Use this URL to cite or link to this record in EThOS: http://ethos.bl.uk/OrderDetails.do?uin=uk.bl.ethos.732512
Title: An exploration of staff experiences of extracorporeal membrane oxygenation (ECMO)
Author: Wellman, Joshua
ISNI:       0000 0004 6497 8171
Awarding Body: University of East London
Current Institution: University of East London
Date of Award: 2017
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Abstract:
Intensive care unit (ICU) staff are exposed to a broad range of professional, ethical and clinical practice issues such as when to offer and withdraw potentially life-saving care, which are most apparent when working with hyper-advanced technologies such as extracorporeal membrane oxygenation (ECMO). Despite the rapid increase in use of ECMO to support adults with critical heart and lung conditions, few studies have documented staff experiences of working with this technology. This study aimed to explore ICU doctors and nurses conceptualisations of key professional, ethical and clinical practice issues relating to ECMO, and the psychological impact of managing them. A qualitative design was utilised, in which semi-structured interviews were conducted with 10 ICU staff (five doctors and five nurses), working in a specialist ECMO centre in the United Kingdom (UK). Data were analysed using thematic analysis, underpinned by a critical realist epistemological stance. Three key themes were identified. 1) Embodying the ECMO Specialist: Staff experienced a sense of mastery when managing technical aspects of the work, but felt inept when dealing with abstract ethical issues. Specialists sought to drive forward clinical practice, and learning was considered important for developing clinical abilities. 2) Team dynamics: Staff came together as a team to address the technical, professional and ethical challenges associated with their work with ECMO, however ECMO was also described as a divisive force in the ICU. 3) Riding the Emotional Rollercoaster: Life or death outcomes were associated with intense emotions and staff reported various ways of managing them. These findings add a new dimension to the professional and ethical discussions in the academic literature and have several implications for clinical practice, which are discussed. Further research may wish to focus on more specific aspects of ECMO care, such as the processes involved in decision-making.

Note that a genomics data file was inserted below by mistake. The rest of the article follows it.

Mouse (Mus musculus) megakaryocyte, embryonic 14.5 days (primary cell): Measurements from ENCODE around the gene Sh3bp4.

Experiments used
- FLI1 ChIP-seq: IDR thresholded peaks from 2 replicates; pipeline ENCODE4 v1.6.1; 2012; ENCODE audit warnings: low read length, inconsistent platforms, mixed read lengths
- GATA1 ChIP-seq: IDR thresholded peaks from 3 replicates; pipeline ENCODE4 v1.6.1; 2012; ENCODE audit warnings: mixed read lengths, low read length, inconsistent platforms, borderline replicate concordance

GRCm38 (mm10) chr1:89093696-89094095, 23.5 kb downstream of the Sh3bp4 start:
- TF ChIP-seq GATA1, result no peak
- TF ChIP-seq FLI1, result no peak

Supervisor: Not available Sponsor: Not available
Qualification Name: Thesis (D.Prof.) Qualification Level: Doctoral
EThOS ID: uk.bl.ethos.732512  DOI: Not available
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